Born on August 22, 1928, in Mödrath, Germany; son of Simon (a teacher) and Gertrud (Stupp) Stockhausen; married Doris Andreae, 1951; divorced; married Mary Bauermeister, 1967; divorced; children: (with Andreae) Suja, Christel, Markus, Majella; (with Bauermeister) Julika, Simon. Education: Stadtliche Hofschule für Musik (State Academy for Music), Cologne, and the University of Cologne, Germany, 1947-51; studied music composition with Olivier Messiaen and Darius Milhaud in Paris, 1952; studied phonetics, acoustics, and information and communication theory at the University of Bonn, 1954-56. Memberships: Free Academy of the Arts, Hamburg, 1968; Royal Swedish Academy, 1970; Academy of the Arts, Berlin, 1973; Philharmonic Academy of Rome, 1977; American Academy and Institute of Arts and Letters, 1979; European Academy of Science, Arts and Letters, 1980; Free Academy of the Arts Leipzig, 1996. Addresses: Office--Stockhausen-Verlag, Kettenberg 15, 51515 Kürten, Germany, website:

During his official seventieth birthday celebrations in 1998, Karlheinz Stockhausen was heralded in some quarters as Germany's greatest living composer. A pioneer in electronic music in the early 1950s, Stockhausen and his avant-garde compositions followed in the footsteps of Austrian modernist Arthur Schoenberg and Anton von Webern, creating works of aleatory (chance-based), serial, and intuitive music. "Stockhausen is one of the great figures in modern composition," asserted Guardian writer John O'Mahony, "a revolutionary whose shadow stretches across contemporary music in all its incarnations."

Stockhausen was born on August 22, 1928, in Mödrath, a German town near the great cathedral city of Cologne. His early life was marked by tragedy: when he was four his mother suffered a nervous breakdown and was committed to a psychiatric hospital where she was later killed as a result of Nazi-mandated euthanasia for the mentally ill. His father, a schoolteacher, later remarried.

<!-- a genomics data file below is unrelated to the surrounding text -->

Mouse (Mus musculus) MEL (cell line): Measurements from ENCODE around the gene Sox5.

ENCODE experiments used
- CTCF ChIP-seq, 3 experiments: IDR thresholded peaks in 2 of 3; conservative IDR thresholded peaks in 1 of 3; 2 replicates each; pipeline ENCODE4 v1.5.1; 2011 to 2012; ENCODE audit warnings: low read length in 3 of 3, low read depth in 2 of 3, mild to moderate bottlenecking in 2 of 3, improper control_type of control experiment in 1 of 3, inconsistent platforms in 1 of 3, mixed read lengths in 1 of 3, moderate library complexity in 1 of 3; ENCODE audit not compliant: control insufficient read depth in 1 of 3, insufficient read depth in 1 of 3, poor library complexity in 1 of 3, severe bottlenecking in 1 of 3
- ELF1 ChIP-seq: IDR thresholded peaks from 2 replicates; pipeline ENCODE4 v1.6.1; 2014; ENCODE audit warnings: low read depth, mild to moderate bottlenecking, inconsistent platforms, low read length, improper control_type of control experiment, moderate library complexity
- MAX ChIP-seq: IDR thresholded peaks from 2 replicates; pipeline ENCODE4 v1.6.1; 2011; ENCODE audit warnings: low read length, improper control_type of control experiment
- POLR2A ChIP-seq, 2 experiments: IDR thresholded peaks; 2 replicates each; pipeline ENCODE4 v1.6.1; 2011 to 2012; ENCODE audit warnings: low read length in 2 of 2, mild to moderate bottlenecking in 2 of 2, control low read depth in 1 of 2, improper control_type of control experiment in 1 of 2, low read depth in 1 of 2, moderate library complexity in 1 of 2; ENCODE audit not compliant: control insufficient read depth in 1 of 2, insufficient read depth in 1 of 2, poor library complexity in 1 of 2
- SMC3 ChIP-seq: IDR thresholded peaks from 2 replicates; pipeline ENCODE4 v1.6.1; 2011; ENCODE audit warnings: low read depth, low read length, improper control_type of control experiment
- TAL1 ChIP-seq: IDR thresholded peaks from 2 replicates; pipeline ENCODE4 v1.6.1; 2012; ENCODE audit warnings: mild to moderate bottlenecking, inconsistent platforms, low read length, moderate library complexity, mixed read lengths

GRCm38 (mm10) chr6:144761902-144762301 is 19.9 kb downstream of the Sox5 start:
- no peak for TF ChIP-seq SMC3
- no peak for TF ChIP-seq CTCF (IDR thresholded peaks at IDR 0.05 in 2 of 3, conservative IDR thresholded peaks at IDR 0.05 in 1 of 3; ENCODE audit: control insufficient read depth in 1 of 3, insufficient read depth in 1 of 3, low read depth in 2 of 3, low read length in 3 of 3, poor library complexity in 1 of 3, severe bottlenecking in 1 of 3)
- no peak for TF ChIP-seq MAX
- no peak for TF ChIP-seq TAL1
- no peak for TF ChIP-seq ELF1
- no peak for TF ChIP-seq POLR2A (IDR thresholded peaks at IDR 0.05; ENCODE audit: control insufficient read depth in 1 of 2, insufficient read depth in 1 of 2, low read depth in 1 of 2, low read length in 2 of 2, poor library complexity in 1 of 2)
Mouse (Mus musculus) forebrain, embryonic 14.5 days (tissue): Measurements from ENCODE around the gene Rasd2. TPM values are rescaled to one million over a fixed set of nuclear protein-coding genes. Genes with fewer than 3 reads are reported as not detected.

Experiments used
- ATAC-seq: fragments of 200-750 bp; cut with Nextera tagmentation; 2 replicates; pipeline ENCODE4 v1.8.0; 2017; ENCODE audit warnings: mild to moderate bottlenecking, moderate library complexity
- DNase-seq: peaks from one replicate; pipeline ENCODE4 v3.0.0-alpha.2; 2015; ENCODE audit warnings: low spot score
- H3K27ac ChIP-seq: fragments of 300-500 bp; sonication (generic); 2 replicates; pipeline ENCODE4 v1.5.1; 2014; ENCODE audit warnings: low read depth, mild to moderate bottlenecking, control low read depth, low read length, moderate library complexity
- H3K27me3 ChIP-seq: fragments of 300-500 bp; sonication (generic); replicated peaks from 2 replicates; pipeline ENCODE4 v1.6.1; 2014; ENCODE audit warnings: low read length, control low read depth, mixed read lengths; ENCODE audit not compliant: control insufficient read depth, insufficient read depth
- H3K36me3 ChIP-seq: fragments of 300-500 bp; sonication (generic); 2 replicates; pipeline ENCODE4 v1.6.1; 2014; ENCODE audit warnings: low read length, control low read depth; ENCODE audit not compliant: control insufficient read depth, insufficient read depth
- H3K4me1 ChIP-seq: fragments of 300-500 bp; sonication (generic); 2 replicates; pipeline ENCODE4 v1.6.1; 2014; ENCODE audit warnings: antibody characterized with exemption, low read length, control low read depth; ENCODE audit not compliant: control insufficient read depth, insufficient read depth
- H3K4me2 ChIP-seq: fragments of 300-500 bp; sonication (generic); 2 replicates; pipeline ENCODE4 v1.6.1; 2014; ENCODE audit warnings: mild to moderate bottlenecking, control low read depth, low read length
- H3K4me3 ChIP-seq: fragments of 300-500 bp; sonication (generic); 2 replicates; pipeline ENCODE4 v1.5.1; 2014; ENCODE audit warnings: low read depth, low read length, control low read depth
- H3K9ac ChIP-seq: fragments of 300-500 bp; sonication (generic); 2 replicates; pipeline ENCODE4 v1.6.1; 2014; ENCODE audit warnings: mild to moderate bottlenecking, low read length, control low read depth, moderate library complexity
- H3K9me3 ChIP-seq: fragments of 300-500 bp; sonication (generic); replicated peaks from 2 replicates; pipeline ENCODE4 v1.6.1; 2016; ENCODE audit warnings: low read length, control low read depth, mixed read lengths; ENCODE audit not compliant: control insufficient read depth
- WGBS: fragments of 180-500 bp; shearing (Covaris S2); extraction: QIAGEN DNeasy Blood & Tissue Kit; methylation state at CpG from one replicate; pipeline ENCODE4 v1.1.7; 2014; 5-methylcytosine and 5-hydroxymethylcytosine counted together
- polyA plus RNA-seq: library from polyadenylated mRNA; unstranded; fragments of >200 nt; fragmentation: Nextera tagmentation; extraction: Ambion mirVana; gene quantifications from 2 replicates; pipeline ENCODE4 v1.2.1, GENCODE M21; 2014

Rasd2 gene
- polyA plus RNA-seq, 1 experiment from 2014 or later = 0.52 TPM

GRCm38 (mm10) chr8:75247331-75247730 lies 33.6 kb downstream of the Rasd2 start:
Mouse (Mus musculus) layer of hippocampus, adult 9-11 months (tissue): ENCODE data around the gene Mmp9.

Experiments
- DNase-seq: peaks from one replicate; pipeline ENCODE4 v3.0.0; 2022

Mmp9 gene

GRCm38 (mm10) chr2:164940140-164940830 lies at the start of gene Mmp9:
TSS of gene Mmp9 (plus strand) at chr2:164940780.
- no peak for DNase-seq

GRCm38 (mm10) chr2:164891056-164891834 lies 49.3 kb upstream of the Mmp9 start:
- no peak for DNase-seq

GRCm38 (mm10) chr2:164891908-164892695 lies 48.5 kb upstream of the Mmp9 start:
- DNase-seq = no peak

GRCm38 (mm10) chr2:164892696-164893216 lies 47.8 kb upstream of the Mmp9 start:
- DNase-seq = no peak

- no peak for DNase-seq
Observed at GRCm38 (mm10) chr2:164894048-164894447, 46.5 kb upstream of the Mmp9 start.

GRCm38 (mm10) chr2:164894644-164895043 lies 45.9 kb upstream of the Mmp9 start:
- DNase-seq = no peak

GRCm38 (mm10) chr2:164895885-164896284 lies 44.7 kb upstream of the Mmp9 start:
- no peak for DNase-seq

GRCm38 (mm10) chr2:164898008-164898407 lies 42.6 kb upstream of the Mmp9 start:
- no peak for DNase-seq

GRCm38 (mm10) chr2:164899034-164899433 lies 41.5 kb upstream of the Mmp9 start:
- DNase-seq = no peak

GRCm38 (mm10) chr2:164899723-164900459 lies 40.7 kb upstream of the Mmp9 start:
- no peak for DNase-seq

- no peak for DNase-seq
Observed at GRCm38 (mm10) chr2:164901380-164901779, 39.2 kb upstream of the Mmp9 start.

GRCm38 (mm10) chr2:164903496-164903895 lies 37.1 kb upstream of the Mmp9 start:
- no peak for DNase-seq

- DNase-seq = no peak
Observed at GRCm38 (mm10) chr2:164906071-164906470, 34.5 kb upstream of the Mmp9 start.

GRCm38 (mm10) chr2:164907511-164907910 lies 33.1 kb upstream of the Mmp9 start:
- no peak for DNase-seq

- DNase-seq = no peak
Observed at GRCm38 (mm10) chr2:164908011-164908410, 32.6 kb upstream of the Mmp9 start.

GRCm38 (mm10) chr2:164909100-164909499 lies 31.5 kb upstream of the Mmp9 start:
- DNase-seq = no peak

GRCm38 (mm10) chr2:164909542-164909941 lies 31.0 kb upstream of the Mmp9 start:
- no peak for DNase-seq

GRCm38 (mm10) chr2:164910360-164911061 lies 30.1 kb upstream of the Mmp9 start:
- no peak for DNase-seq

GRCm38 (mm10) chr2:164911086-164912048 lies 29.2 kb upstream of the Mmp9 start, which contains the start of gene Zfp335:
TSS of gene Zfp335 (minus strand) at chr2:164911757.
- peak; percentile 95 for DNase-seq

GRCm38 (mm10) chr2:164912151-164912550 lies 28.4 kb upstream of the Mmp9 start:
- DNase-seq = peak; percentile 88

Stockhausen's musical gift was apparent at an early age, and he was performing in piano recitals by the age of eight. When World War II erupted, his father left to serve in the German army and was killed in Hungary during the final year of the war. Stockhausen, by then a teenager, was pressed into service as a stretcher-bearer for the military, work in which he witnessed horrific injuries. After the war, his economic situation was dire for a time, and he supported himself by playing piano in bars.

Initially, Stockhausen harbored literary aspirations, especially after reading Herman Hesse's acclaimed 1943 novel, The Glass Bead Game. He even wrote his own work of fiction, Geburt im Tot (Birth in Death), in 1949. By this time, however, he had already been enrolled two years in the Hochschule für Musik (Academy for Music) in Cologne where he studied piano and music education. He finished composing his first piece, Drei Lieder (Three Songs), just before his studies concluded. He submitted it to a summer program in Darmstadt that he was planning to attend, but the piece was rejected. He attended the school anyway, where he took some classes with Arthur Schoenberg, a pioneer in serial music (compositions based on an arrangement, termed a series, or row, that was a radical departure from the seven-tone diatonic scale of Western music).

"This Is Crazy"

In 1951 Stockhausen married music student Doris Andreae. The following year he went to Paris to study with avant-garde French composers Olivier Messiaen and Darius Milhaud. While there he also developed a professional kinship with another avant-garde composer, Pierre Boulez. During this time Stockhausen began using electronic instruments for the first time in an attempt to create his own sounds, working in a small studio with a sine-wave generator. He recorded tones onto magnetic tape and then spliced the tape to create an étude (study) or musical piece designed to develop a player's technique. His first work to be performed publicly was Kreuzspiel (Crossplay), which premiered in Darmstadt in 1952. "People thought, 'This is no music, this is crazy,'" Stockhausen recalled in the Guardian interview with O'Mahony. "For the first time in the history of music, a piece was made up of individual notes. There were no melodies." Even the orchestra disliked it, one clarinetist departing from the score to sound a note of protest during a quieter moment.